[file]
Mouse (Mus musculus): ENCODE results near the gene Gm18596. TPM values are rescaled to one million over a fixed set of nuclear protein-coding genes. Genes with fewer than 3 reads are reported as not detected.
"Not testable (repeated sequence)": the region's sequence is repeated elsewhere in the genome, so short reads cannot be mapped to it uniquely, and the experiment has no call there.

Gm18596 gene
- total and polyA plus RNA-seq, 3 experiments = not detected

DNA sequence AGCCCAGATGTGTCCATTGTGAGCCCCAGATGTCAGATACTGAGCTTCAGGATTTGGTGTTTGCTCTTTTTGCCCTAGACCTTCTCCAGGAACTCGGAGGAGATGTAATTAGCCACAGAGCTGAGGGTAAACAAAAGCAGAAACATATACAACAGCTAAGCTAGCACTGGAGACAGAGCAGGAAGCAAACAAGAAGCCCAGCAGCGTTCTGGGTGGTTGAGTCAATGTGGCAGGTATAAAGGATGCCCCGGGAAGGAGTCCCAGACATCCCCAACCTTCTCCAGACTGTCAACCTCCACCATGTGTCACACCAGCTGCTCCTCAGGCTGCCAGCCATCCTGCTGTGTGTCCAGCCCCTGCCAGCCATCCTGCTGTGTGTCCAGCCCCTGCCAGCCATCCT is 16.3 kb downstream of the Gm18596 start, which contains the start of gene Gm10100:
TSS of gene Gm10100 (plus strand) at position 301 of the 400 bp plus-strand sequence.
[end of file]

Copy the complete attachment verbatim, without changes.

Mouse (Mus musculus): ENCODE results near the gene Gm18596. TPM values are rescaled to one million over a fixed set of nuclear protein-coding genes. Genes with fewer than 3 reads are reported as not detected.
"Not testable (repeated sequence)": the region's sequence is repeated elsewhere in the genome, so short reads cannot be mapped to it uniquely, and the experiment has no call there.

Gm18596 gene
- total and polyA plus RNA-seq, 3 experiments = not detected

DNA sequence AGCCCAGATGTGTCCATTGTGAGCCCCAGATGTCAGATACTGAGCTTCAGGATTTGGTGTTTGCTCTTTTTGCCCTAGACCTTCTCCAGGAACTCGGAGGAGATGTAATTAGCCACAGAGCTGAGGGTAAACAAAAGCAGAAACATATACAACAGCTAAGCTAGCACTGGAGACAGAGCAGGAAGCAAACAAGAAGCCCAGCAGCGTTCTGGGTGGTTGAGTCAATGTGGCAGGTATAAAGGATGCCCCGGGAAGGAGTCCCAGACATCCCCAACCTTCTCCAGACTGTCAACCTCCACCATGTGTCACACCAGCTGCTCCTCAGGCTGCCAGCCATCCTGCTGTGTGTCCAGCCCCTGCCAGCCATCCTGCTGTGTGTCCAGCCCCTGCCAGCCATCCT is 16.3 kb downstream of the Gm18596 start, which contains the start of gene Gm10100:
TSS of gene Gm10100 (plus strand) at position 301 of the 400 bp plus-strand sequence.